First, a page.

theatre in South Africa
Theatre in the making. Zakes Mokae
and Athol Fugard at the beginning of their careers in apartheid South Africa.
Together they tackled original plays by Fugard as well as modern classics such
as Beckett and Pinter. International success also encouraged Mokae to escape apartheid and move to the London stage.
Athol Fugard No-Good Friday 1958
Fugard´s first significant play. Performed in Johannesburg with Fugard as Higgins and Zakes Mokae
as the thug. For a performance to a segregated white audience Fugard (the
only white role) was replaced by a black actor. "Mokae struck Fugard as ideally suitable
for a thug, a small role he gave him in No-Good Friday, in which he
plays one of Shark's sidekicks. Fugard recalls a
growing sense of Mokae ´being a very special person´,
which led him to write the role of Blackie, Queeny´s
crippled and violent hanger-on in Nongogo, especially for
him" from Dennis Walder´s Athol Fugard.
In Russell Vandenbroucke´s Truths the Hand Can Touch, he
states that Mokae was to play Shark, but had to leave to
attend a funeral, and when he came back was given the
role of the thug. Sheila Fugard in Twentieth
Century Literature says "Zakes Mokae, who had just
turned twenty, and hardly ever spoke, was Athol's choice
for the role of "first thug." Athol sensed the
acting potential of this young man, who had been a
protege of Father Trevor Huddleston, an English cleric
who was a political activist in Sophiatown. Zakes had
been a member of Father Huddleston's jazz group. He was
withdrawn, yet behind his shy grin he was able to project
an undertone of menace. No-Good Friday was the beginning
of Zakes's career".
Athol Fugard Nongogo 1959
Athol Fugard´s early play was performed in 1959 in Johannesburg with Zakes Mokae as Blackie.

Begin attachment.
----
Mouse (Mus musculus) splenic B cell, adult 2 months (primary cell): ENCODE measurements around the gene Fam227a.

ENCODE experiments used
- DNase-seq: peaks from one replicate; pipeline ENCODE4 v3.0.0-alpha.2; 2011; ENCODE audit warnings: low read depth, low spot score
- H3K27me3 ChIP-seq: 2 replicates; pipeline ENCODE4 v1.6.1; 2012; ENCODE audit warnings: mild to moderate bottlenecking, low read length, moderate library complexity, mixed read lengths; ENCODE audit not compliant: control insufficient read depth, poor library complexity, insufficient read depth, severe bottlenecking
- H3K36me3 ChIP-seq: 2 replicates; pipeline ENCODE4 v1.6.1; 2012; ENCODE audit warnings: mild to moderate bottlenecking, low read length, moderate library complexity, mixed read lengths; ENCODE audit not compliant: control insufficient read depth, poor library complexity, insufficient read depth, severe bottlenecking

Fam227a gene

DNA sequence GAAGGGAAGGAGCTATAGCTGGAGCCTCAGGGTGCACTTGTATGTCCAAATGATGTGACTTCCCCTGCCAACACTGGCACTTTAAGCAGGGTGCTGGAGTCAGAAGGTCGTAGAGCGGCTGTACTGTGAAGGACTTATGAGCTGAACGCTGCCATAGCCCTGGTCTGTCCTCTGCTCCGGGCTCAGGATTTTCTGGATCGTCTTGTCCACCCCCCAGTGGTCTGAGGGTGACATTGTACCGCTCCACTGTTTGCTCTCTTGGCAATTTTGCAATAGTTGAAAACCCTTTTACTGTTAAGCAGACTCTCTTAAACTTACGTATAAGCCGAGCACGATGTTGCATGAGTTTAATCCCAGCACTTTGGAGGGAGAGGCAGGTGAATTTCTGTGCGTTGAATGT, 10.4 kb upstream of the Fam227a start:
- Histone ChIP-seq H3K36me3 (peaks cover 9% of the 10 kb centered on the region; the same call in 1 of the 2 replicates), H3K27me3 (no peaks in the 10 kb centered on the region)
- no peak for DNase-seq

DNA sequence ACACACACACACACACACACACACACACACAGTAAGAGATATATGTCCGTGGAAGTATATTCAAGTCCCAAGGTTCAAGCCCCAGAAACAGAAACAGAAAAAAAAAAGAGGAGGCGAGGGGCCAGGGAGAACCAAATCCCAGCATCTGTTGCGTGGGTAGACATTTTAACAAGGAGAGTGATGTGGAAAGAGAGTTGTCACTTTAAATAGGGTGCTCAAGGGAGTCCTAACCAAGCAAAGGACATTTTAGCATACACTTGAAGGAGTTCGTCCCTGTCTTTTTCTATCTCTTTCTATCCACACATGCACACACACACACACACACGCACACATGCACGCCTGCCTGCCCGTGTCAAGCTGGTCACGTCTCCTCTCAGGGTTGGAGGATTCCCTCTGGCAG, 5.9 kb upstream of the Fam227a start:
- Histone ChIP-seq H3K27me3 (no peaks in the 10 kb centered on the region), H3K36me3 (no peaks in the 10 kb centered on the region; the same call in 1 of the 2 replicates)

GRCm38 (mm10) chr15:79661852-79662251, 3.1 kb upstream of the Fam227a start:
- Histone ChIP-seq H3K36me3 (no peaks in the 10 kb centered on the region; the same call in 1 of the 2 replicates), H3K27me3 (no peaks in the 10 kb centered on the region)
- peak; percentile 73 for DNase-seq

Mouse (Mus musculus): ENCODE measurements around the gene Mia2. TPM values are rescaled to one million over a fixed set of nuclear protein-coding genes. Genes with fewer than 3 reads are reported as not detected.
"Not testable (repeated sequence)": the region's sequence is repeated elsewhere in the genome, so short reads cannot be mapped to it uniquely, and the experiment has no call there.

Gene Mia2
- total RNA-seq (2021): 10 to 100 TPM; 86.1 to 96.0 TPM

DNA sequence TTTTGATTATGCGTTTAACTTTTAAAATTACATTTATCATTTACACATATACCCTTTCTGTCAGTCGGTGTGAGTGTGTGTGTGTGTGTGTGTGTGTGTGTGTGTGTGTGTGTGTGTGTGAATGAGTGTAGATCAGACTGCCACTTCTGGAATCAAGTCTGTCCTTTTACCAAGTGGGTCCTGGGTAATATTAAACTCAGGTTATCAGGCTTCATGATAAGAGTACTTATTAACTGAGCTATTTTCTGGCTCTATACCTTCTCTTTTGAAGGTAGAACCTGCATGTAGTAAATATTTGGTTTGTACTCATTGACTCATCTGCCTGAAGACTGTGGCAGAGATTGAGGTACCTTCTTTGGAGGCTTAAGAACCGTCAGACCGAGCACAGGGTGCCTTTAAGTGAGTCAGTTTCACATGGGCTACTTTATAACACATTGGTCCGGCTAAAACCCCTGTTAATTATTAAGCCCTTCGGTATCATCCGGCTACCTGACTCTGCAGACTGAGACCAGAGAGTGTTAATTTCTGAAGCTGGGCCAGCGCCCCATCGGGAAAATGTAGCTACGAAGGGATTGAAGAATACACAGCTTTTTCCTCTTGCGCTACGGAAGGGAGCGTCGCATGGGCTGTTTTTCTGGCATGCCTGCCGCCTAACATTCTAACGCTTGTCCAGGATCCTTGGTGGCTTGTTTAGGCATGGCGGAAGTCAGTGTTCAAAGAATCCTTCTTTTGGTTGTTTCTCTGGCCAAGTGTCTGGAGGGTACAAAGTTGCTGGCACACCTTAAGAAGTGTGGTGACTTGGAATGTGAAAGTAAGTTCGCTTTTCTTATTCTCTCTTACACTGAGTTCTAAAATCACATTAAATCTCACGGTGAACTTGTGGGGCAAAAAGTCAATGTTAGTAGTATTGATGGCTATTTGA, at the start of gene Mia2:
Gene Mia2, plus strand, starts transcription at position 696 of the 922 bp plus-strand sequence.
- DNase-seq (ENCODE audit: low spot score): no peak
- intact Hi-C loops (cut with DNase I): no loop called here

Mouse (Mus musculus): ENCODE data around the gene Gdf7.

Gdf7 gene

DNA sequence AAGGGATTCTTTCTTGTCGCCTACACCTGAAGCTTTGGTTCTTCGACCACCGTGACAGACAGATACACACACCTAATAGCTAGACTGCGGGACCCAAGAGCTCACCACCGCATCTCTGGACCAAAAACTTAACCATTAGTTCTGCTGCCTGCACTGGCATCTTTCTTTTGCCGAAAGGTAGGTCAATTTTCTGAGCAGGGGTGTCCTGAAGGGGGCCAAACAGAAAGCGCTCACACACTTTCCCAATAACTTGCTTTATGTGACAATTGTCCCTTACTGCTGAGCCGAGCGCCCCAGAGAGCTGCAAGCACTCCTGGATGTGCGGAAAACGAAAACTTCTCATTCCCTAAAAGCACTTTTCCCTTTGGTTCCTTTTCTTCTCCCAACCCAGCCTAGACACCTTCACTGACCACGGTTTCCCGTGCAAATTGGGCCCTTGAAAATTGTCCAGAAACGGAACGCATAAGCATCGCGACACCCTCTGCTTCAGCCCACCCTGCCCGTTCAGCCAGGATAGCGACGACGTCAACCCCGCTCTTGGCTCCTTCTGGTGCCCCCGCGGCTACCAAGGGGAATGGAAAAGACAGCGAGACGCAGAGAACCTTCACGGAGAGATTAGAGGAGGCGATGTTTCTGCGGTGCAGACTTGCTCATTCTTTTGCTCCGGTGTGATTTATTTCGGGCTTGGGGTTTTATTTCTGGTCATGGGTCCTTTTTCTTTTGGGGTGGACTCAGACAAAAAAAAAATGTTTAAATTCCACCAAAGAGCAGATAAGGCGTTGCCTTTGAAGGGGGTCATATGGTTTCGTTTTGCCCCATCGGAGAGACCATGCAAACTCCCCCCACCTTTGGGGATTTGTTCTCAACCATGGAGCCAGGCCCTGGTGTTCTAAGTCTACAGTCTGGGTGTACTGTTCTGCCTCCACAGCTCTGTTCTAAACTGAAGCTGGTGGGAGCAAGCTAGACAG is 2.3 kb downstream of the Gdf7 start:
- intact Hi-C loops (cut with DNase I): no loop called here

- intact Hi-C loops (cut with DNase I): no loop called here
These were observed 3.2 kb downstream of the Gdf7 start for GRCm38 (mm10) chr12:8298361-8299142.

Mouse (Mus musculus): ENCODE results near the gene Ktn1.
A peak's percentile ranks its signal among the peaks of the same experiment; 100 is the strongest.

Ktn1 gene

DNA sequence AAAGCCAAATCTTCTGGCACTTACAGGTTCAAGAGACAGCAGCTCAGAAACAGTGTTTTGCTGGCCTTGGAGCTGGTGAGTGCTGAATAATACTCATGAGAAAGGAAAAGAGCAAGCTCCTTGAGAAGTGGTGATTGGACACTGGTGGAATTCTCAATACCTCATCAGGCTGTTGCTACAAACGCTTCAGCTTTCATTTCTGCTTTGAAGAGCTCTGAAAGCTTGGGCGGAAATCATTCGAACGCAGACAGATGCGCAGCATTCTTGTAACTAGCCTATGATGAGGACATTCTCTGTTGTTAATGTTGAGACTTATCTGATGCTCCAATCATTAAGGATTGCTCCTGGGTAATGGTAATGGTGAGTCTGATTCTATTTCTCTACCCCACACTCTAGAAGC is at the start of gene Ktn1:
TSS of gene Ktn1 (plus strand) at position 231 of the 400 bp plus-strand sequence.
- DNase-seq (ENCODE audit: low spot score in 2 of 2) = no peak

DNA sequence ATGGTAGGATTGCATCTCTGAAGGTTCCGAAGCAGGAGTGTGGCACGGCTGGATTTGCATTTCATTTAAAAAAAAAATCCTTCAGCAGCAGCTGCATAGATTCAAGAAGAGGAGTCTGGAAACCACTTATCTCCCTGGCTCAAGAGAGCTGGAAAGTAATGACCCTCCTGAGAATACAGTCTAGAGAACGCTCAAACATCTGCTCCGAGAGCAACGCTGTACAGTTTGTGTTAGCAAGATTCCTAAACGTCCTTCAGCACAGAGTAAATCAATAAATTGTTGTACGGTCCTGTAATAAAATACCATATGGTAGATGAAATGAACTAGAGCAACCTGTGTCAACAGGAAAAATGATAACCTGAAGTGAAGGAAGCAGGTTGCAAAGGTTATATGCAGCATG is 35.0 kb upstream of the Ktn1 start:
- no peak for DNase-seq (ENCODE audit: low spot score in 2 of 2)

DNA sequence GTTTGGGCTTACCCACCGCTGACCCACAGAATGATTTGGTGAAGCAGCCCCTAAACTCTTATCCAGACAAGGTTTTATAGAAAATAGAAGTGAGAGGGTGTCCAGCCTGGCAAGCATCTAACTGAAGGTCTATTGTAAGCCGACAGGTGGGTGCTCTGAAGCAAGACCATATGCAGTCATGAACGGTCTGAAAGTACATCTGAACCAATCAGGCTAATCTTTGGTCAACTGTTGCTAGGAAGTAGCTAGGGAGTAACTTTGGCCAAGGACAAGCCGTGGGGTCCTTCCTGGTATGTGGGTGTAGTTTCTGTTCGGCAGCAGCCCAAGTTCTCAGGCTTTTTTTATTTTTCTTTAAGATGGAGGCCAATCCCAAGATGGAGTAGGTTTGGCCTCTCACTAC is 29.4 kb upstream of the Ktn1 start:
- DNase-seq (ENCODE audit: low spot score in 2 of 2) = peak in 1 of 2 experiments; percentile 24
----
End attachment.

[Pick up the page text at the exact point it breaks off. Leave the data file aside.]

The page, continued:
Nongogo is slang for a cheap prostitute.
Mokae says "I met Athol in the 50s...I
was playing the saxophone in those days. Somehow we got
around to doing some plays just for the fun of it and
because we believed in it. We... did plays about the
ghetto- Nongogo and No-Good Friday.
The actors were not only acting, but also finding the
props, building the scenery, doing whatever needed to be
done. I think it was there that Athol developed his style
of writing for small casts in one location. He wouldn't
write for a lot of people because half the time they
weren't going to show up".
Mary Benson in Twentieth Century Literature says "Fugard cast Mokae as a township thug in
No-Good Friday, and then wrote the role of Blackie,
Queenie's crippled and violent hanger-on in Nongogo,
especially for him, and this, Fugard said, "was the
start of one of the really rich working relationships of
my life". Photo left of rehearsal of
Nongogo from Stephen Gray´s "Athol Fugard",
Photo above of Fugard rehearsing Mokae in Nongogo from
Walder´s "Athol Fugard".
Harold Pinter The Dumb Waiter 1961
Harold Pinter's play, as part of the Rehearsal Room days in 1961 with Athol Fugard.
Samuel Beckett Waiting for Godot
Beckett's most famous play directed by Athol Fugard.
Samuel Beckett Krapp's Last Tape
Beckett's solo piece as an ageing Krapp is confronted with his
younger self. Also directed by Athol Fugard.
Athol Fugard The Blood Knot 1961
Fugard says this was the first play, in 1961, in which he
discovered his voice. It was his first international
success with himself and Zakes Mokae playing the two
roles in 1961. Two brothers, both are ethnically black but one could pass
for white. The "white" one has written a letter
to a white girl who will visit him. Gradually the fear of
her visit takes over. The two are a metaphor for South
Africa and the separate races. Zakes´ character is called Zak (almost his own name).
The play lasted for 3-4 hours and when Mokae and Fugard
forgot the lines they would ad lib during performances.
Mokae and Fugard. The photo is by William B. Carter from
J.A. Brown Angel Feathers on the Roof
Performed in Johannesburg and then London in 1962. Mokae directed.
Confirmation of these details and any other information is welcome.